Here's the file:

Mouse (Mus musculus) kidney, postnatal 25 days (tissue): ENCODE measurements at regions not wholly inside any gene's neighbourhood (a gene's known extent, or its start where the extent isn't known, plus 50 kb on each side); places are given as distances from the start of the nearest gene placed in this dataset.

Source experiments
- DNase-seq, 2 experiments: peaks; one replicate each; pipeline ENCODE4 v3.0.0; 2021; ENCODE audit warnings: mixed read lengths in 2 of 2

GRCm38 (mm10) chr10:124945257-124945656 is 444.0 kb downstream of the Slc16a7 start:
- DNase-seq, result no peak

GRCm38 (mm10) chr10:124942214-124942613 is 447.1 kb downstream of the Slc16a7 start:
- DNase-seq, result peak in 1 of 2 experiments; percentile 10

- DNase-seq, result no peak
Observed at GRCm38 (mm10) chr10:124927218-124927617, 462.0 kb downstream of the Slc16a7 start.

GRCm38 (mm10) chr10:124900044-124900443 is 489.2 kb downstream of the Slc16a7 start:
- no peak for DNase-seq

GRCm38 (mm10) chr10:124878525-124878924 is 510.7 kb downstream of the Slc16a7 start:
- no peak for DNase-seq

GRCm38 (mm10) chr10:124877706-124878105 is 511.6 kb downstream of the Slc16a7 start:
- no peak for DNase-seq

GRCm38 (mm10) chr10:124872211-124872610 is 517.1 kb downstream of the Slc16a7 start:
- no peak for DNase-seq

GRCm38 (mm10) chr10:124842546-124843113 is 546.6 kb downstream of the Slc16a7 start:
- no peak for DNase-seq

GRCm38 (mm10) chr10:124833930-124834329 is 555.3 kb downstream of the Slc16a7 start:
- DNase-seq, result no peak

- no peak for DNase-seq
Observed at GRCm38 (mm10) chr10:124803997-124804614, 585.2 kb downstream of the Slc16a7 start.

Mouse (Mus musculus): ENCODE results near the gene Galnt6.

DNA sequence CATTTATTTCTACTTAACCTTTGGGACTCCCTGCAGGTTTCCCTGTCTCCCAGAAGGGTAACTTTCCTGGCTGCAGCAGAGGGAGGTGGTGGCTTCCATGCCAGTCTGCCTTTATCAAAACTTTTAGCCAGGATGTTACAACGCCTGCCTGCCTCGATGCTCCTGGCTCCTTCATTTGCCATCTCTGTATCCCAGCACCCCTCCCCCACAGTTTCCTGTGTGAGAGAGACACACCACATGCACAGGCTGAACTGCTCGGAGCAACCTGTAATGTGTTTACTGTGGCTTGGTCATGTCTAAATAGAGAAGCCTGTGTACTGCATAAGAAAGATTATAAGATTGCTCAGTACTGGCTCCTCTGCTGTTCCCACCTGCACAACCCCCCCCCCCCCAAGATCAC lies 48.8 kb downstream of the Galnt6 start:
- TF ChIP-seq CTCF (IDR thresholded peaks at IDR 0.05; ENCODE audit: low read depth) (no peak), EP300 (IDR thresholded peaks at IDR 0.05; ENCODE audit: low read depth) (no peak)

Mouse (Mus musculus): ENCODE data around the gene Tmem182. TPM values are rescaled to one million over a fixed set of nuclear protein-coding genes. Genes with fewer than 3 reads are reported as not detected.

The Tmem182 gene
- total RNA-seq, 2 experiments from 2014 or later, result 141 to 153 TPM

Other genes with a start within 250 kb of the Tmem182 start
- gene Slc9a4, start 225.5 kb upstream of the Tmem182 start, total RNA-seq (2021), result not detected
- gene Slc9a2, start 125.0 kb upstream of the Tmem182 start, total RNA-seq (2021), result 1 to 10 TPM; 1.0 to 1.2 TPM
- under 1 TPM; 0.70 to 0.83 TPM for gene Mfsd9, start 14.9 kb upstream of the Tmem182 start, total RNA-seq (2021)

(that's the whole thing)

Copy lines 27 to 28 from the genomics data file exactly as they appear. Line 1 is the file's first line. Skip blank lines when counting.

Mouse (Mus musculus): ENCODE data around the gene Tmem182. TPM values are rescaled to one million over a fixed set of nuclear protein-coding genes. Genes with fewer than 3 reads are reported as not detected.

The Tmem182 gene